coparceners did not arise for consideration. We do not think
that it was a reasonable distinction that could be made of
the law laid down by this Court merely because the question
of consent of other coparceners did not arise. This Court,
therefore, also has laid down against the validity of a gift
of an undivided share in the coparcenary property.
 Coming back to the facts of the case, we find that Rami
Reddy made the gift for the common benefit of the donee as
well as his sons as held by the High Court. It is submitted
on behalf of the respondents that really it is a ,case of
renunciation or relinquishment by Rami Reddy of his interest
in favour of his brother and his sons. It was the intention
of the donor that the property might be enjoyed by his
brother and his sons and, excepting that the donor had
reserved to himself a life interest, presumably for his
maintenance, he gifted his entire interest in the coparce-
nary property to his brother. There is some force in the
contention of the learned Counsel for the respondents that
the gift should be construed as relinquishment or renuncia-
tion of his undivided interest by the donor in favour of the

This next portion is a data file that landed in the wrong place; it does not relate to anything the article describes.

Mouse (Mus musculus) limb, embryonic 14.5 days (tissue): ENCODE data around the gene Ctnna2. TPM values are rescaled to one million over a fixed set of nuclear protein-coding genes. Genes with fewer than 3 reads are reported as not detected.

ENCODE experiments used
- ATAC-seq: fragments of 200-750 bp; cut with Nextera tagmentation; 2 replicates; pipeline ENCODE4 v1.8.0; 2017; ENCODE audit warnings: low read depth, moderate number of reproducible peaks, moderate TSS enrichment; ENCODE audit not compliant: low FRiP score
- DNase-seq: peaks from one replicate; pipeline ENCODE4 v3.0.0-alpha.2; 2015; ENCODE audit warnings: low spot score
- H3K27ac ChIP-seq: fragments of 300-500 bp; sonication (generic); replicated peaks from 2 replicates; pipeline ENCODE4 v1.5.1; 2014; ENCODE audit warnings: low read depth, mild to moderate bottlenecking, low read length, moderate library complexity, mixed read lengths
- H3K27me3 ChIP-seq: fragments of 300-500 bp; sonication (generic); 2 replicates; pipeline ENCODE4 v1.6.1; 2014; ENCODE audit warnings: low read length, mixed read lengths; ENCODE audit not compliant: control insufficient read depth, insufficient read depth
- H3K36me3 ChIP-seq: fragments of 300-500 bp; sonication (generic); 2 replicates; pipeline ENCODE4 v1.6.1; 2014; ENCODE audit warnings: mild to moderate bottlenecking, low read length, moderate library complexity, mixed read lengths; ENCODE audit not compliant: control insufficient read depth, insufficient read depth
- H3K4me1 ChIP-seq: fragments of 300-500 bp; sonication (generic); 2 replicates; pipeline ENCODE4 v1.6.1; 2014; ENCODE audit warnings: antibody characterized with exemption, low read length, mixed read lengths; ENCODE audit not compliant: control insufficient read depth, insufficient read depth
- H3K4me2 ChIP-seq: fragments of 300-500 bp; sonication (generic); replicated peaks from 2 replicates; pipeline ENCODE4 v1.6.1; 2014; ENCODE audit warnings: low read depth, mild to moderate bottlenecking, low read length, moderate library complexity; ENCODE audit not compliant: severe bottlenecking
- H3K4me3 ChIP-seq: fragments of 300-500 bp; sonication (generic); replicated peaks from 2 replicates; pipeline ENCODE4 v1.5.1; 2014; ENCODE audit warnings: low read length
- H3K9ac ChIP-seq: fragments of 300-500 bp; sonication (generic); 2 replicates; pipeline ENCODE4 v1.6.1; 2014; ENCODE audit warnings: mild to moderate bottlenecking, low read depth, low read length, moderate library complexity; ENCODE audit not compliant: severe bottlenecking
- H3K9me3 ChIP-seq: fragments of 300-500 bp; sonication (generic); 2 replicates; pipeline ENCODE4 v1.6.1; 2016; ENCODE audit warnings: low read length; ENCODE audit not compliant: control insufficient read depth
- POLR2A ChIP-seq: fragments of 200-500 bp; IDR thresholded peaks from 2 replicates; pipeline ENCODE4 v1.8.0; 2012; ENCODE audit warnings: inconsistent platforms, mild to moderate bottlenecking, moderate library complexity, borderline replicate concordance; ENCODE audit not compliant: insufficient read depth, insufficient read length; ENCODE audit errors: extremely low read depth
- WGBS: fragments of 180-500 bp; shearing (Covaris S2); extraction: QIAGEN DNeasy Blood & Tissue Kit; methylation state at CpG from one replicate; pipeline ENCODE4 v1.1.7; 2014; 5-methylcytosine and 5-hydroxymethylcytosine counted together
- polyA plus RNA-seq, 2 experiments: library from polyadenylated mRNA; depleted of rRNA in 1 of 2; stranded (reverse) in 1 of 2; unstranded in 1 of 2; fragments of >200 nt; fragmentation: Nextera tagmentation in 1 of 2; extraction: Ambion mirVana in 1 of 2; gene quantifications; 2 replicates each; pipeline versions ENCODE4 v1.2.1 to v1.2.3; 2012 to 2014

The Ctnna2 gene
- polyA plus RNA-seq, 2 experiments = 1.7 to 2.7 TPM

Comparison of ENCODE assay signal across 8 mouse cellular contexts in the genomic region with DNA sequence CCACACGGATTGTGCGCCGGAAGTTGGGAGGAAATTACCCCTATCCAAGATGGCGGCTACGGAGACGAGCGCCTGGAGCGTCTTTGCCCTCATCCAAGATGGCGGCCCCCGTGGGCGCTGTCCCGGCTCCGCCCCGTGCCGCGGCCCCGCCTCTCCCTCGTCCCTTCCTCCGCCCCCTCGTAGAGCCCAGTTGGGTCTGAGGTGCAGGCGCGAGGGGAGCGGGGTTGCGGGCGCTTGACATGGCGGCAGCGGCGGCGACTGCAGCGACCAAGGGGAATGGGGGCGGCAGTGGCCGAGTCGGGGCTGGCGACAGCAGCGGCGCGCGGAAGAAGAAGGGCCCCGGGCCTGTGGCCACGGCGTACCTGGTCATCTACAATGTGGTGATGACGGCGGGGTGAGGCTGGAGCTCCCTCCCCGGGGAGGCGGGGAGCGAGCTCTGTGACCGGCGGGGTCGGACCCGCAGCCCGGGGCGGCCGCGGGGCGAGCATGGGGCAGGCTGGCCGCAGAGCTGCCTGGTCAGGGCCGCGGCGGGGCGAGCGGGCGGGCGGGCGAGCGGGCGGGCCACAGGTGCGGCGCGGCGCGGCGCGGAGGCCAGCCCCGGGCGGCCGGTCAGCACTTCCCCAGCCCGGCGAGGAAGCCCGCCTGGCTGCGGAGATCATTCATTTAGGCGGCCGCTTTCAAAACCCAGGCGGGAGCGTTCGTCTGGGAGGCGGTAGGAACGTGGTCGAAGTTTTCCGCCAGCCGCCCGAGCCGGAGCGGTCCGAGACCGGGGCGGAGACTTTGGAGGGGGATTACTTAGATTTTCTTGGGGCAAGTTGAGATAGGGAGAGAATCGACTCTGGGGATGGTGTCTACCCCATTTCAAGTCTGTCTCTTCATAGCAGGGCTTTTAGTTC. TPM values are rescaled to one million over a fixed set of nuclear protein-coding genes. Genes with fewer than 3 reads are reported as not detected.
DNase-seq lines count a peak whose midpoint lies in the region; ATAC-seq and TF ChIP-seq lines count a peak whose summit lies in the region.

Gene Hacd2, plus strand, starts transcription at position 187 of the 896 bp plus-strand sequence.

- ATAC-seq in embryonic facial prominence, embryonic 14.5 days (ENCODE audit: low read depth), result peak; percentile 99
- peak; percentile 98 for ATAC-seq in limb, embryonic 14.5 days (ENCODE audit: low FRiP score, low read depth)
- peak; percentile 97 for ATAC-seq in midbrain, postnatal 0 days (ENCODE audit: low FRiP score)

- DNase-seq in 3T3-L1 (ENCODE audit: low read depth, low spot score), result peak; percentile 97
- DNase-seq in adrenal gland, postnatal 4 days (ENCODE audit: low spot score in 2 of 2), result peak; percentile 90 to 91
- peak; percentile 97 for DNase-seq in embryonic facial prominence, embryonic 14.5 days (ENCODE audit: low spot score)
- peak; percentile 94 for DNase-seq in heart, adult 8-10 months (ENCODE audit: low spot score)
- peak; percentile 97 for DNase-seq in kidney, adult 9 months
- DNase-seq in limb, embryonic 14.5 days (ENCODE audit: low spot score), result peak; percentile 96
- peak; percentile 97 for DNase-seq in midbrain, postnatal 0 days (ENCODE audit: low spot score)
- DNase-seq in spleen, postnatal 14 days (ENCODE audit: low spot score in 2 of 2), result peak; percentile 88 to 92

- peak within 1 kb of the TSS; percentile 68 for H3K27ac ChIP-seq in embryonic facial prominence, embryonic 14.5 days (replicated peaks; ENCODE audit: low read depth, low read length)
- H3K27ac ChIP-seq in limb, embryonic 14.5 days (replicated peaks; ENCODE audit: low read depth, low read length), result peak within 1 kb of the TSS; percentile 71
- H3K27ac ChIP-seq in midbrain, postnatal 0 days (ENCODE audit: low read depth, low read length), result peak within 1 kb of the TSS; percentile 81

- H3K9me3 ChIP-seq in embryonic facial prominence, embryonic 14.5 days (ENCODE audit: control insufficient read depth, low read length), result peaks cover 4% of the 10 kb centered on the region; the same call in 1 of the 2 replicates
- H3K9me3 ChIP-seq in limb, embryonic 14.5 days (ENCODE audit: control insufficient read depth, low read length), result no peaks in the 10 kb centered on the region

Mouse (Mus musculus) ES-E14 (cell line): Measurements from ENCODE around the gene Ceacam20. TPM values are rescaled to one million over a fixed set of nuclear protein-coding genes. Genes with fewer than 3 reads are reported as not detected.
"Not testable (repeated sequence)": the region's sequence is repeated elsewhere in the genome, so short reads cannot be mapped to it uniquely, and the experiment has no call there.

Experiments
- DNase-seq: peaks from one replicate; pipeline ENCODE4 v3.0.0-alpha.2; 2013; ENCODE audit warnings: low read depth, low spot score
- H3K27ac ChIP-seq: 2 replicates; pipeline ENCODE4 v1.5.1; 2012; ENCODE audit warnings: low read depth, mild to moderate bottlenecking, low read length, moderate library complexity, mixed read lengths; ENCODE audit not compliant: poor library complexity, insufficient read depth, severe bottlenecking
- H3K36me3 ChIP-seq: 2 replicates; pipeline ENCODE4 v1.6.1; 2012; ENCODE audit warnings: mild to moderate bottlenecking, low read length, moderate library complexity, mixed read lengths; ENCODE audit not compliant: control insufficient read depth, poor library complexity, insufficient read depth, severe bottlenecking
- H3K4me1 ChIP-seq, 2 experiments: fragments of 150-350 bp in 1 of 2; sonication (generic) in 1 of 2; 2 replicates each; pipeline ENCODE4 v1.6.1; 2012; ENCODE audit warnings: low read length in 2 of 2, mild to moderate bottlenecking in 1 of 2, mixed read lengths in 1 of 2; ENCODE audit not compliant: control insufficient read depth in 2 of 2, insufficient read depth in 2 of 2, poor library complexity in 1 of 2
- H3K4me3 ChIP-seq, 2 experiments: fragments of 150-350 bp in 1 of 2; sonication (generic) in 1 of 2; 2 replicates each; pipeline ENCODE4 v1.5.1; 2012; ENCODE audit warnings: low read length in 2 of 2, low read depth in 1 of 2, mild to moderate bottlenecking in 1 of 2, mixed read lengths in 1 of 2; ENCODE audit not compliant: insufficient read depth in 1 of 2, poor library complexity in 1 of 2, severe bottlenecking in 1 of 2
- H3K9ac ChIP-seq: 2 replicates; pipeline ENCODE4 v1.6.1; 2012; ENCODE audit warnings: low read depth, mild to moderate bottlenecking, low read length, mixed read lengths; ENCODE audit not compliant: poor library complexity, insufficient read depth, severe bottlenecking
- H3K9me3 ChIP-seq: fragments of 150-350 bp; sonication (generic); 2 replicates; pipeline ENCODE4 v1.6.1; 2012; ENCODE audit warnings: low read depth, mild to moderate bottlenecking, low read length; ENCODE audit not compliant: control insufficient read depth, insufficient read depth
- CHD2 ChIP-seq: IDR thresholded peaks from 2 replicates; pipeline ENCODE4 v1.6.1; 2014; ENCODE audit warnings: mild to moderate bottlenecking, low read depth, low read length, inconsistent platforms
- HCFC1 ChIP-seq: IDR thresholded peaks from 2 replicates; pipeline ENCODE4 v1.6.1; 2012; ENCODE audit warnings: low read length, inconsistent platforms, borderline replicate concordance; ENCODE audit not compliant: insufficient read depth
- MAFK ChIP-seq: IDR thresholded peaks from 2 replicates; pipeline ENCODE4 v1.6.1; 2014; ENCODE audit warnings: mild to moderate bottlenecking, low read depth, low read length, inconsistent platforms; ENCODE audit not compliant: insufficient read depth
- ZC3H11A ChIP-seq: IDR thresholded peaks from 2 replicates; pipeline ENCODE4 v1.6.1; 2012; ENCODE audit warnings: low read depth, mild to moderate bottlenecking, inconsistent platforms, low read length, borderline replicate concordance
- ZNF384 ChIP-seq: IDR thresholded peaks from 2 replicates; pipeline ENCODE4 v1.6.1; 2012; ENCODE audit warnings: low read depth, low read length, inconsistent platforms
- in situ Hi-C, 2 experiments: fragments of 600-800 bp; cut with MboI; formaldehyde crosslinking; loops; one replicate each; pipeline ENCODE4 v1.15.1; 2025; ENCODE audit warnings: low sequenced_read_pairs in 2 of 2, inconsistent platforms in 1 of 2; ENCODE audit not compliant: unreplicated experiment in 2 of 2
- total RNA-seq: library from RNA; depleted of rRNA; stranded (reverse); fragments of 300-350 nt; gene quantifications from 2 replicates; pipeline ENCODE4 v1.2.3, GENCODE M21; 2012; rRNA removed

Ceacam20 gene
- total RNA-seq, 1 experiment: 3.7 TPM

other coparceners. Although the gift is ostensibly in favour
of Veera Reddy, but really the donor meant to relinquish his
interest in the coparcenany in favour of Veera Reddy and his
sons. In this connection, we may refer to the following
passage from Mulla's Hindu Law, Fifteenth Edition, Article
264 at page 357:-
 "Art. 264. (1)Renunciation ,or relinquishment
 of his share.---A coparcener may renounce his
 interest in the coparcenary property in favour
 of the other coparceners as a body but not in
 favour of one or more of them. If he renounces
 in favour of one or more of them the renuncia-
 tion enures for the benefit of all other
 coparceners and not for the sole benefit of
 the coparcener or coparceners in whose favour
 the renunciation is made. Such renunciation is
 not invalid even if the renouncing coparcener
 makes it a condition that he would be paid
 something towards maintenance. The renuncia-
 tion or relinquishment must, of course, be
 genuine. If fictitious and not acted upon it
 would not be operative as between the parties
 and partition can be claimed."
 Assuming that it is a renunciation in favour of one of
the coparceners, namely, Veera Reddy, such renunciation
enures for the benefit of all other coparceners and. not for
the sole benefit of the
246
coparcener in whose favour the renunciation was made. In our
view, the gift made by Rami Reddy to Veera Reddy should be
construed as renunciation of his undivided interest in the
coparcenary in favour of Veera Reddy and his sons who were
the remaining coparceners. The gift was, therefore, valid
construing the same as renunciation or relinquishment by
Rani Reddy of his interest in the coparcenary and, accord-
ingly, the consent of other coparceners was immaterial.
 In the result, the conclusion arrived at by the High
Court is affirmed though on a different ground. The appeal
is dismissed. There will, however, be no order as to costs.
H.S.K. Appeal dis-
missed.
247